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China Harassing Mongols Ahead of Dissident Release: Activist

Nov 26, 2010



Ethnic Mongol dissident Hada

This undated handout photo released by shows ethnic Mongol dissident Hada (C) posing with his wife (L) and his son at an office in Inner Mongolia. Chinese authorities are blocking family from visiting Hada who is due to be released next month after 15 years in prison.(AFP/Free-Hada-Now.Org)

BEIJING (AFP) – Chinese authorities are blocking family from visiting an ethnic Mongol dissident due to be released next month after 15 years in prison and harassing his supporters, his wife said Friday.

Hada, the most prominent dissident from China's six-million-strong ethnic Mongolian minority, will complete a prison sentence for espionage and separatism charges on December 10, said his wife and fellow activist, Xinna.

But prison authorities in China's Inner Mongolia region are preventing her and other family members from visiting, said Xinna, who has not been allowed to see her husband since April.

Prison officials in the city of Chifeng where he is jailed say she cannot visit because communications apparatus used by prisoners to talk with visitors is broken, she told AFP by phone from the regional capital Hohhot.

"I ask them when they will fix it and they say they don't know. This is very abnormal," said Xinna, who -- like many ethnic Mongols -- goes by one name.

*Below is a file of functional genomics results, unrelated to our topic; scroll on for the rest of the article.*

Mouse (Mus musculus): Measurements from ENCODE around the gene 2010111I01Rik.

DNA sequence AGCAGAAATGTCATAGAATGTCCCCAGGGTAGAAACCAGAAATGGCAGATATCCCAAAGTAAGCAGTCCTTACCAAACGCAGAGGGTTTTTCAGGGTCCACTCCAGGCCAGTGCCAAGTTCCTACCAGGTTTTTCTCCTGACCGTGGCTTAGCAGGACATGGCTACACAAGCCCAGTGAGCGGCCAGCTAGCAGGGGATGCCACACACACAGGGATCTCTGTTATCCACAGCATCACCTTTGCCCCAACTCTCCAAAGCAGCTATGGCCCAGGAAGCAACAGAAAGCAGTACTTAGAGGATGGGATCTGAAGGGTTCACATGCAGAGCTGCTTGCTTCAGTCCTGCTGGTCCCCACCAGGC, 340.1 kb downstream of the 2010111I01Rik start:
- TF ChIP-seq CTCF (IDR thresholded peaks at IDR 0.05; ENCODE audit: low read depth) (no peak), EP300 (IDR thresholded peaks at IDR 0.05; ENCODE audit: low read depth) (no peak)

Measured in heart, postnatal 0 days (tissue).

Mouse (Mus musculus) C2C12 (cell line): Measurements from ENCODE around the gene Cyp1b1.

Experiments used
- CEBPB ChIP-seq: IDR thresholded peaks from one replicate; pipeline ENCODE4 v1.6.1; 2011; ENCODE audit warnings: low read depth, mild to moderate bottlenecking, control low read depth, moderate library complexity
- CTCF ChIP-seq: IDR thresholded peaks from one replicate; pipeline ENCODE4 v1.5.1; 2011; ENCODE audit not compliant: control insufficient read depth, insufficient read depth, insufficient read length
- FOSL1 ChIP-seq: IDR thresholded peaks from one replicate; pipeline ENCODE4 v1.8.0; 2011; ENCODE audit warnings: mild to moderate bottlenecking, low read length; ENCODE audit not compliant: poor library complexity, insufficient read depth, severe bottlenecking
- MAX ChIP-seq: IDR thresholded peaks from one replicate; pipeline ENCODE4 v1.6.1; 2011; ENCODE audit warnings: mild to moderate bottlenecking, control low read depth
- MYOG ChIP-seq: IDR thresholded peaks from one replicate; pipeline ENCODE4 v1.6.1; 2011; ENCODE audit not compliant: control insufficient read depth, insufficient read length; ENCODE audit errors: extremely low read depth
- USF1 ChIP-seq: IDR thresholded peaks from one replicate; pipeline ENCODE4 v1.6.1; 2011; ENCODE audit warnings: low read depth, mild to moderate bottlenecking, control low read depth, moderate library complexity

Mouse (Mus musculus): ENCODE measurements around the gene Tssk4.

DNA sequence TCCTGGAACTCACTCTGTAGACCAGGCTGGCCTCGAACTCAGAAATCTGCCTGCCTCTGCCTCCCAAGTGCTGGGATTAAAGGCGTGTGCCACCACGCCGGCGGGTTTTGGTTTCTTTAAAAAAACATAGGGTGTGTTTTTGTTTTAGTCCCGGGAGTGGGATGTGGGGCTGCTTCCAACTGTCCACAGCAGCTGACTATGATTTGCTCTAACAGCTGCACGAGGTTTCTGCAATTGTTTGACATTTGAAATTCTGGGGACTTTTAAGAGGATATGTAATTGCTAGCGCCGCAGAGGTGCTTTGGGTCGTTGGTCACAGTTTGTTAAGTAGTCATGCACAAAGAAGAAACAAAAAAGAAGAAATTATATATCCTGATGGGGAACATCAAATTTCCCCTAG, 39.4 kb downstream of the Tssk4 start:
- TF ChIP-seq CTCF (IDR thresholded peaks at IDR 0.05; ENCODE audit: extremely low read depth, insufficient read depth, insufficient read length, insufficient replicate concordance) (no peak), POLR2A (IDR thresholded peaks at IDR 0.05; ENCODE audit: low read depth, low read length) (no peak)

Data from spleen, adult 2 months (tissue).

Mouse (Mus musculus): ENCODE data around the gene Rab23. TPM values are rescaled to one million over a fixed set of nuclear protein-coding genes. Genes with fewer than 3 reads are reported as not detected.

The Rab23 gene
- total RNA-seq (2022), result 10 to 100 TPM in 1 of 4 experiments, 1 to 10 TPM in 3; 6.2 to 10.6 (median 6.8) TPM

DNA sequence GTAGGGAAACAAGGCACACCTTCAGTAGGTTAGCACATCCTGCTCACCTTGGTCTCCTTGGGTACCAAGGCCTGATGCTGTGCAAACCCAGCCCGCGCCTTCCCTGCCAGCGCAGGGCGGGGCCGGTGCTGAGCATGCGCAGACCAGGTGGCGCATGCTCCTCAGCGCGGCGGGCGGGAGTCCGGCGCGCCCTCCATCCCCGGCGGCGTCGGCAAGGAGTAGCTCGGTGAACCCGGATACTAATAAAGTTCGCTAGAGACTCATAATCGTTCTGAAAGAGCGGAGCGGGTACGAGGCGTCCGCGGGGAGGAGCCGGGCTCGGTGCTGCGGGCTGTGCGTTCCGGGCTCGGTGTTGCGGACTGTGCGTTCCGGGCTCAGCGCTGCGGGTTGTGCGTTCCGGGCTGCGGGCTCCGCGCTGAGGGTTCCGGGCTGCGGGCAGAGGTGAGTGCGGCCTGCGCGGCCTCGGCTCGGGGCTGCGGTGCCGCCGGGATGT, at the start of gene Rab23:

AFP calls to the prison went unanswered.

One of China's longest-jailed prisoners of conscience, Hada, now 54, fell foul of China's government in the 1990s after organising demonstrations for Mongol rights as head of the underground Southern Mongolian Democracy Alliance.

His release will mark a milestone for the ethnic Mongol dissident community.

Many Mongols, who have more of a cultural and ethnic affinity with the republic of Mongolia to the north, complain of political and cultural repression by China.

Xinna said that she expected Hada, a former philosophy and political theory researcher and editor, will be freed on schedule and resume his "intellectual" activities, but she is unsure how much control he will face.

His sentence included a ban on involvement in politics for four years after his release.

Hada has endured torture, beatings by inmates from China's main Han ethnic group, and denial of proper food and medical treatment for serious illnesses, she said.

Authorities also are harassing Govruud Huuchinhuu, an ethnic Mongolian dissident writer, after she tried to organise a welcome for Hada on his release, Xinna said.

Huuchinhuu was detained by police in the city of Tongliao on November 11 and placed under house arrest, the Southern Mongolian Human Rights Information Centre, a Mongol exile group, said in a statement.

Press freedom group Reporters Without Borders said the actions "indicate a degree of nervousness about the prospect of (Hada's) imminent release."

Xinna said Huuchinhuu was now being allowed to leave home but is followed by police and faces other restrictions.

Hada will initially focus on recuperating from illnesses such as gall bladder disease that Xinna blames on his prison conditions, and catching up with friends.

"There are many people wanting to see him and whom he will want to see after such a long time," she said.

China has launched what rights activists call a broad crackdown on dissent following the October 8 Nobel Peace Prize for jailed dissident Liu Xiaobo.

The Nobel ceremony is the same day as Hada's release and falls on International Human Rights Day.




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